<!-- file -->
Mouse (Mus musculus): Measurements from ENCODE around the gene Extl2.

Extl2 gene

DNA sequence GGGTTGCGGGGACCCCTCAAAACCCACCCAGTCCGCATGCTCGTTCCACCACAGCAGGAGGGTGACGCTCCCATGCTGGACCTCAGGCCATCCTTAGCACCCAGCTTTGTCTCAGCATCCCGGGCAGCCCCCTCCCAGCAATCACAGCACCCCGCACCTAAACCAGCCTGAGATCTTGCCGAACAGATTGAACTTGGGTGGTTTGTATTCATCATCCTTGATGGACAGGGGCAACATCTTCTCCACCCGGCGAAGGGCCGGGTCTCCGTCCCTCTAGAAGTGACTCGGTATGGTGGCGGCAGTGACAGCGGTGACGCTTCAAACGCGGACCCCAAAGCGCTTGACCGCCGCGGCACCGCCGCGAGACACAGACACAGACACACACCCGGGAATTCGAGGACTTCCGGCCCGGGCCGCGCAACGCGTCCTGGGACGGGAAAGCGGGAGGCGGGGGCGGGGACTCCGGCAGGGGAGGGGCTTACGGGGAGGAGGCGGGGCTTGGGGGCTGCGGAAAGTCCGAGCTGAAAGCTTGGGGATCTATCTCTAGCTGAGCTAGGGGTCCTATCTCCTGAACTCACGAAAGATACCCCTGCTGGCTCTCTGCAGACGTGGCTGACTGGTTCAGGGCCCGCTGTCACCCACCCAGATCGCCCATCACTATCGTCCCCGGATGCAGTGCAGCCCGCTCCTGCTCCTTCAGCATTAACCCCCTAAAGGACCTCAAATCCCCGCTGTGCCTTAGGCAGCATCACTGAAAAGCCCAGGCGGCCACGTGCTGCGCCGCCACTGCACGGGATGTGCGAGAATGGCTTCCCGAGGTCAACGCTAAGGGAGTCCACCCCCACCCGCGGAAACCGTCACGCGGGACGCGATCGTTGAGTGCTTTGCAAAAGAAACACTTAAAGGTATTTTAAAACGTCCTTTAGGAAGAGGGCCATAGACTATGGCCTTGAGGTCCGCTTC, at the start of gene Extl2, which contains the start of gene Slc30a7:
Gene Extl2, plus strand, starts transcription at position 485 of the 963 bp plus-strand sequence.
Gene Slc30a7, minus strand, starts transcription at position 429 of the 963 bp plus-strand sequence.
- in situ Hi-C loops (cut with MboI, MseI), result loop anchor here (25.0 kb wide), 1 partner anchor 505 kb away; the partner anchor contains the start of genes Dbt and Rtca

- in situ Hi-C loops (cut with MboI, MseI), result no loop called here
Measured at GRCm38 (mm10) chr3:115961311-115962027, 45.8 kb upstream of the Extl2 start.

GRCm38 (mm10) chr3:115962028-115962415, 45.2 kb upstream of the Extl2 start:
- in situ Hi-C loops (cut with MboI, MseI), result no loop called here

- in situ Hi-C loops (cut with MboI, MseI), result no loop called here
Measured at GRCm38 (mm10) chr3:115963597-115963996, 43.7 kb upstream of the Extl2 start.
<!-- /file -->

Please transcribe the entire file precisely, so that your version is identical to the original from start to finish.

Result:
Mouse (Mus musculus): Measurements from ENCODE around the gene Extl2.

Extl2 gene

DNA sequence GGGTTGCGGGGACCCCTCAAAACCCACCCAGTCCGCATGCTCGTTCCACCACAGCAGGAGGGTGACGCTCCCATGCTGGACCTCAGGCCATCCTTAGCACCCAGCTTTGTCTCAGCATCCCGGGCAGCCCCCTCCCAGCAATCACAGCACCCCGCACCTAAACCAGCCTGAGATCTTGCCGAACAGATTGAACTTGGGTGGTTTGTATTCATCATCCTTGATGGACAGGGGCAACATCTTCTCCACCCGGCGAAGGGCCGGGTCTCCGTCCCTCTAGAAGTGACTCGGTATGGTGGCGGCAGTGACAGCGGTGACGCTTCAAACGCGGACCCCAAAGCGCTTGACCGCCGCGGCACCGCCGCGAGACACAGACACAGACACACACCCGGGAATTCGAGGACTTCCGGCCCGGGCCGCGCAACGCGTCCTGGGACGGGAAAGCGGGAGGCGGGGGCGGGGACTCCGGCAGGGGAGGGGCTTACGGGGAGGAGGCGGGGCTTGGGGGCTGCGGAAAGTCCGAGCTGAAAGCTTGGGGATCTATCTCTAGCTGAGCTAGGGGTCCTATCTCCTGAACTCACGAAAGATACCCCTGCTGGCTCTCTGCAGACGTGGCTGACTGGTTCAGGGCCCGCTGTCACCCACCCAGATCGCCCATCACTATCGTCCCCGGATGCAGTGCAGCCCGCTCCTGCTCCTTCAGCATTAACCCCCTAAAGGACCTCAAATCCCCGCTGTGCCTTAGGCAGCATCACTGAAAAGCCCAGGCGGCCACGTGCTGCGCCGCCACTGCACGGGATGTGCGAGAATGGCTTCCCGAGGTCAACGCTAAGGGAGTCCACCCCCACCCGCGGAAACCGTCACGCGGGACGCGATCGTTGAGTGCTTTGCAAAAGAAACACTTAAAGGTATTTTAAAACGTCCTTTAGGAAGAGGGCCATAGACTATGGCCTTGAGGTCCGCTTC, at the start of gene Extl2, which contains the start of gene Slc30a7:
Gene Extl2, plus strand, starts transcription at position 485 of the 963 bp plus-strand sequence.
Gene Slc30a7, minus strand, starts transcription at position 429 of the 963 bp plus-strand sequence.
- in situ Hi-C loops (cut with MboI, MseI), result loop anchor here (25.0 kb wide), 1 partner anchor 505 kb away; the partner anchor contains the start of genes Dbt and Rtca

- in situ Hi-C loops (cut with MboI, MseI), result no loop called here
Measured at GRCm38 (mm10) chr3:115961311-115962027, 45.8 kb upstream of the Extl2 start.

GRCm38 (mm10) chr3:115962028-115962415, 45.2 kb upstream of the Extl2 start:
- in situ Hi-C loops (cut with MboI, MseI), result no loop called here

- in situ Hi-C loops (cut with MboI, MseI), result no loop called here
Measured at GRCm38 (mm10) chr3:115963597-115963996, 43.7 kb upstream of the Extl2 start.